Why You Should Be Doing Mobile Marketing, If You Aren’t Already
It doesn’t seem so long ago that we were introduced to the magical world of the Internet. It became the fastest and most interactive way to get the latest news and entertainment, and with this new technology came a new avenue for marketers as well. Thus, the age of Internet marketing was born. Just when […]
It doesn’t seem so long ago that we were introduced to the magical world of the Internet. It became the fastest and most interactive way to get the latest news and entertainment, and with this new technology came a new avenue for marketers as well. Thus, the age of Internet marketing was born.
Just when marketers thought they had understood the latest in online marketing, along came another avenue that has become a vital element of successful online marketing campaigns: mobile marketing.
Marketers in recent years have sought to understand consumer mobile usage in order to most effectively leverage this newest marketing channel. Research released by eMarketer recently shows that mobile usage has been steadily rising among U.S. adults over the past several years, with Americans spending an average of 1 hour and 22 minutes per day on their mobile devices in 2012 (up from 54 minutes per day in 2011).
Additionally, according to a World Bank study released last year, over 75% of the world’s population has mobile phone access — meaning that marketers can now target previously untargeted areas.
As a personal, pervasive asset that the majority of adults in the developed world have access to, mobile phones provide the marketer with a closeness to the consumer that has never before been possible. Mobile marketing gives marketers the ability to connect with their consumers at the right time, at the right place and with the right offer.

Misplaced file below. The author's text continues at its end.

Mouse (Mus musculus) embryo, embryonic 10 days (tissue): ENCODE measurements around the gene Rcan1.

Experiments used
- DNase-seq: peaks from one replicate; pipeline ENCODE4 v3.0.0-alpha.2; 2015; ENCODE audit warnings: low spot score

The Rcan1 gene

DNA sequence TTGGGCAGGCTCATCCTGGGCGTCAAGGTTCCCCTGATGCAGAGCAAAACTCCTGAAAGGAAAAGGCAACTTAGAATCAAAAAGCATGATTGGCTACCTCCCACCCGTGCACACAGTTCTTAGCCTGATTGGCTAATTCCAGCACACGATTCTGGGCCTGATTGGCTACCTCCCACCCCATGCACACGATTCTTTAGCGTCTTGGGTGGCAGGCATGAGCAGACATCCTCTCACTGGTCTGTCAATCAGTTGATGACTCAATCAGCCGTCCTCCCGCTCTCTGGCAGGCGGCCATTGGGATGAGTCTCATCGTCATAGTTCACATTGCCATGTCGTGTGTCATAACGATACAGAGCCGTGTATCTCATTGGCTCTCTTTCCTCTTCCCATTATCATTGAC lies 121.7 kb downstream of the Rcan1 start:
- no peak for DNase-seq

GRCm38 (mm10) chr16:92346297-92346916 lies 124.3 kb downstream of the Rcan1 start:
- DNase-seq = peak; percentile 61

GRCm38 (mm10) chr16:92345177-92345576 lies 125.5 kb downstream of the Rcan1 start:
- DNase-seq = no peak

Mobile marketing budgets have seen a rise in recent years as the desire to engage with customers on a more personal level increases. Brands are embracing mobile marketing in order to act on customer insights that have been derived from market research. It is vital for marketers to make sure that the messages being sent through these new mobile marketing campaigns are effective, driving engagement and conversion rates.
Personalization: The Key To Effective Mobile Marketing
Mobile marketing strategies have evolved in accordance with technological advances, and sophisticated mobile usage data, and location-based ad targeting technologies have enabled marketers to reach consumers in more personalized ways than ever before. There are a variety of ways in which to incorporate some level of personalization into your mobile marketing strategy, including:
- Location-Based Advertisements. If someone using a local app (say Foursquare) has indicated that they are visiting the local cinema (via check-in), an in-app advertisement for the ice cream parlour two doors down may be activated. Serving ads relevant to the consumer’s current situation is becoming vital for successful marketing.
- Gamification Efforts. Brands have to work much harder these days to keep their customers interested, and the “fun” aspect of mobile devices is being leveraged for this very purpose. Games are one way in which marketers are engaging consumers via mobile; large brands such as Starbucks and Dominos Pizza are keeping customers engaged while they are within the company’s app, and this encourages the customers to return to the app more frequently.
- Customer Loyalty Offers. Apps are being used to keep customers loyal to a brand through deals and competitions. A consumer’s actions through the app are used to trigger personalized offers that suit the customer’s needs. A purchase of a new printer, for example, may trigger a discount code for paper or for ink for the printer.
Personalization is the key to mobile marketing success and is the main driver of mobile marketing campaigns. As Mark Tack, vice president of marketing at Vibes, Chicago, recently put it: “When marketers deliver personalized and targeted content to their customers, it will ensure the highest chance of engagement, transaction and loyalty, and a far more valuable brand experience.”
Opinions expressed in this article are those of the guest author and not necessarily MarTech. Staff authors are listed here.
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